She pointed out that among the new arrivals: the “Extension” party, which emerged from the October protests. Aside from its main base in the southern province of Nasiriyah, the party won seats in southern and central Babil and Najaf with a total of 9 seats.

government formation

And about the formation of the new government, Hegel says that it will certainly take a long time. Contrary to what is expected to some extent, the large margin of victory for Sadrist movement leader Muqtada al-Sadr (he won 73 seats out of 329 seats according to preliminary results) makes it unlikely that he will be able to form a majority government that excludes former Prime Minister Nuri al-Maliki (34 seats) or Fatah coalition, angry at its stinging defeat (17 seats, after it had 48 seats).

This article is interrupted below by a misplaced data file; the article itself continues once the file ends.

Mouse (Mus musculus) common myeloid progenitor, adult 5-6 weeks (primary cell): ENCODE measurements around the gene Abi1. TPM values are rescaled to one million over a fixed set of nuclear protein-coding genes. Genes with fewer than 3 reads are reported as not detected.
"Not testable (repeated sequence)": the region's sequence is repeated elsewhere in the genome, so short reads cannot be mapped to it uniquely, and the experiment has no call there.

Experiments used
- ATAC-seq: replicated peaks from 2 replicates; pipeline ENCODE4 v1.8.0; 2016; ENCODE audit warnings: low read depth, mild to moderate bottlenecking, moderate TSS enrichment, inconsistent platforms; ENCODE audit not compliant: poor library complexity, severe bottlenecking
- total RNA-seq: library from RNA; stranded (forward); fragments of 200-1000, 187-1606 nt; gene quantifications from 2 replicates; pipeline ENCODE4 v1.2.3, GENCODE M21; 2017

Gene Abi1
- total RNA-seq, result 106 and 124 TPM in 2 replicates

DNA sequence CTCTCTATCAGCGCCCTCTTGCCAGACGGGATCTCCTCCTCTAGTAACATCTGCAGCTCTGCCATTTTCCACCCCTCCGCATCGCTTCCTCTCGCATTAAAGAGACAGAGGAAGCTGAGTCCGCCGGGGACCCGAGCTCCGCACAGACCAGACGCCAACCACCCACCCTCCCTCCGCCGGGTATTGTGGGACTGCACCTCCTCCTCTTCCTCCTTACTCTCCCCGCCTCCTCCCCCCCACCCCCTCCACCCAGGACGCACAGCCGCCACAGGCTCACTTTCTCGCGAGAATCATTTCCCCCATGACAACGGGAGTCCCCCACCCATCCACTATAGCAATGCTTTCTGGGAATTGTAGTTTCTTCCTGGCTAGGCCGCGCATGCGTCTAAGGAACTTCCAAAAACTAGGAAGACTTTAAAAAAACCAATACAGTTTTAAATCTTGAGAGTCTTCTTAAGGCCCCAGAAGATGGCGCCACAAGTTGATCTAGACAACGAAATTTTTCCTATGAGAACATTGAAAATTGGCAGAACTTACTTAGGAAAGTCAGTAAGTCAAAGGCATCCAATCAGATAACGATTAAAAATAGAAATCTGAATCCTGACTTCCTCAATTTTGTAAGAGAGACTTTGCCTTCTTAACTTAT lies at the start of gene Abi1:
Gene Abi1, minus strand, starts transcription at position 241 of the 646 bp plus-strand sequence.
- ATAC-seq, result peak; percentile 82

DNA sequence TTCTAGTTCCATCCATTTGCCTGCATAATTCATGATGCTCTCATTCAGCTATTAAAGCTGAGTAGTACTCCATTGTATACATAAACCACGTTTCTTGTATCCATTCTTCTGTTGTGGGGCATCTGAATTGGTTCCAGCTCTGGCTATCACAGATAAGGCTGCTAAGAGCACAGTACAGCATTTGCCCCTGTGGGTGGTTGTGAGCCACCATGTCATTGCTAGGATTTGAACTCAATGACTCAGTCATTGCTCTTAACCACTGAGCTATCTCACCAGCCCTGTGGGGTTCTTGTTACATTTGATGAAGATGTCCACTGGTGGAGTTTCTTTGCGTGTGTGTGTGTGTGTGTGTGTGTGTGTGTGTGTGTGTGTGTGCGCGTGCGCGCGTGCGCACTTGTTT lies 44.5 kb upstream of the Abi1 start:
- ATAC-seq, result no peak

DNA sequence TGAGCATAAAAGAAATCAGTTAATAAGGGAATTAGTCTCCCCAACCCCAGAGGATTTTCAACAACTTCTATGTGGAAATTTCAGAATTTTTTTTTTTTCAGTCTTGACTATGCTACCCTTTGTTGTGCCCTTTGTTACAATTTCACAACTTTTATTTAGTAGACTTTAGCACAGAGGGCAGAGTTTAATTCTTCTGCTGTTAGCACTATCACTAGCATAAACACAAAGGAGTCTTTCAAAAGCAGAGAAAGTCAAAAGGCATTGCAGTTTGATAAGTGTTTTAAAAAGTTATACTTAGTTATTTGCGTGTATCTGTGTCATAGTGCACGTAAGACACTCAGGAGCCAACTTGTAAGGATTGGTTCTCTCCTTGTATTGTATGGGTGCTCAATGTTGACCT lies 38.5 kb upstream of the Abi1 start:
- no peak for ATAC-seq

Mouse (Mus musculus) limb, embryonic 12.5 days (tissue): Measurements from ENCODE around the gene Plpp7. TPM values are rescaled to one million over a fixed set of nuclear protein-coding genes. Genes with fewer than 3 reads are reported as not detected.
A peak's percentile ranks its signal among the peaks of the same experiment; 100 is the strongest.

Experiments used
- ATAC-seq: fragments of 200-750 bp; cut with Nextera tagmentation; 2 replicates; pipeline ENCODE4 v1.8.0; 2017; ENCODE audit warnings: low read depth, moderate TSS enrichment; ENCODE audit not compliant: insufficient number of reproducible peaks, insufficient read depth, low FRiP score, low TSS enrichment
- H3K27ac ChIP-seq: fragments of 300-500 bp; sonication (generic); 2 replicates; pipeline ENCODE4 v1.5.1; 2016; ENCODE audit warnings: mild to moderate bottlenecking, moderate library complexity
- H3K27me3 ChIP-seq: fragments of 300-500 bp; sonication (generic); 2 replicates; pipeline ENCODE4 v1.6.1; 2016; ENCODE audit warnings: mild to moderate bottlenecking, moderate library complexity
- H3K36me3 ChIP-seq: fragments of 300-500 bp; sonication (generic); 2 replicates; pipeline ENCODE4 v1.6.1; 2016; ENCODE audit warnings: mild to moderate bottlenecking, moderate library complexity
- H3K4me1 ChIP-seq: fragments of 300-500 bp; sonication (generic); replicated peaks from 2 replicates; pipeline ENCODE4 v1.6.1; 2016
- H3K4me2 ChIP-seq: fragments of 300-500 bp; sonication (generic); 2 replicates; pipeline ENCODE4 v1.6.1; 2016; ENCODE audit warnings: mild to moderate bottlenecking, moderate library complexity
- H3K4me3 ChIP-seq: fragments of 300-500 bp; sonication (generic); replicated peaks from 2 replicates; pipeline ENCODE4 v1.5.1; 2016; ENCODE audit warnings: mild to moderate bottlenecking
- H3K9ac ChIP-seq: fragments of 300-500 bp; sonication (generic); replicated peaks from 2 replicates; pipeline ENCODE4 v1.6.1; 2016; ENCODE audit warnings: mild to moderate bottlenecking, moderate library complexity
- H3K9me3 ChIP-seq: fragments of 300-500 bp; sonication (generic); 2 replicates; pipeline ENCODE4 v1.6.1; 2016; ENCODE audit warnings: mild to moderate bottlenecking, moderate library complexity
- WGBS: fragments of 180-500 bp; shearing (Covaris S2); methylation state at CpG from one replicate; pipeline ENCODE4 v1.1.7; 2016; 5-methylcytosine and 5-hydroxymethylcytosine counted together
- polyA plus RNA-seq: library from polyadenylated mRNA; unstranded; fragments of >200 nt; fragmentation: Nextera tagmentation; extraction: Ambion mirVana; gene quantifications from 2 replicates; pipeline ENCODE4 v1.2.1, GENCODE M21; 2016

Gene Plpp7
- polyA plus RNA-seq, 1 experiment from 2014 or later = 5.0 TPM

She added that the exclusion of these parties from power will push them towards the formation of opposition forces, which have armed arms.

Consensual prime minister

The article also considered that even if Sadr’s victory is confirmed and he is able to form the largest bloc in parliament, he will not want to assume the responsibilities of the government alone and risk taking all the blame for any failure, so it is more likely that Sadr will push a prime minister who is consensual with his Shiite rivals forward, than insisting. One of his supporters will take the lead.

She considered that the process of government formation is more complex than simply distributing ministerial positions, as it includes shares of key positions (the so-called special grades) in the state bureaucracy and influence on financial institutions such as the central bank, as well as administrative roles in the executive branch that has influence on policy-making.